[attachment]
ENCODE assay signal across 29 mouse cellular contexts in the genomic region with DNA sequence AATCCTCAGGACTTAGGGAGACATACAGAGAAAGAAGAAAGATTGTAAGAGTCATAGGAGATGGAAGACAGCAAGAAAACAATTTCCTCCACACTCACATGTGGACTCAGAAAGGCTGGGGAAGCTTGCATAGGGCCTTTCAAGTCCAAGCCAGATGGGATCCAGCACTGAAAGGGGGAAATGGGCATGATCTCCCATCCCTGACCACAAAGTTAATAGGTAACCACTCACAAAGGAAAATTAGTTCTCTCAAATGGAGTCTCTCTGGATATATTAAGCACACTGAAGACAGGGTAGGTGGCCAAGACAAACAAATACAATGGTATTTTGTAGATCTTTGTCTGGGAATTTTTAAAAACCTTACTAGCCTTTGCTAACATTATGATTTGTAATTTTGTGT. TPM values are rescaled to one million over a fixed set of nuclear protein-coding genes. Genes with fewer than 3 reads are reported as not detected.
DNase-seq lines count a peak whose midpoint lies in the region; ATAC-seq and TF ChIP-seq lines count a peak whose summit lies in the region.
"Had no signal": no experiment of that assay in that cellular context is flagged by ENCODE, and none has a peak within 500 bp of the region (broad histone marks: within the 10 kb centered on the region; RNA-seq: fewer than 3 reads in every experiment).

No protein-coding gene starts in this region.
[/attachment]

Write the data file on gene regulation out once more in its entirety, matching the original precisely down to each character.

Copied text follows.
ENCODE assay signal across 29 mouse cellular contexts in the genomic region with DNA sequence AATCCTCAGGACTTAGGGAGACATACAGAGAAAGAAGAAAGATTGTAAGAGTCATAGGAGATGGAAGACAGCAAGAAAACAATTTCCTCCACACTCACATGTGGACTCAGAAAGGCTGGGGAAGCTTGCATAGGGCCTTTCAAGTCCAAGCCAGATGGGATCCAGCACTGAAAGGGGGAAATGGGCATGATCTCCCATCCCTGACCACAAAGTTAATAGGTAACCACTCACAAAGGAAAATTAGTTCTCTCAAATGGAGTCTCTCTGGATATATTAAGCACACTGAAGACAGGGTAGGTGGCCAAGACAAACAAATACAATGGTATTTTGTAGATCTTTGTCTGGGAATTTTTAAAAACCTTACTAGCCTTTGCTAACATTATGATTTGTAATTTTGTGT. TPM values are rescaled to one million over a fixed set of nuclear protein-coding genes. Genes with fewer than 3 reads are reported as not detected.
DNase-seq lines count a peak whose midpoint lies in the region; ATAC-seq and TF ChIP-seq lines count a peak whose summit lies in the region.
"Had no signal": no experiment of that assay in that cellular context is flagged by ENCODE, and none has a peak within 500 bp of the region (broad histone marks: within the 10 kb centered on the region; RNA-seq: fewer than 3 reads in every experiment).

No protein-coding gene starts in this region.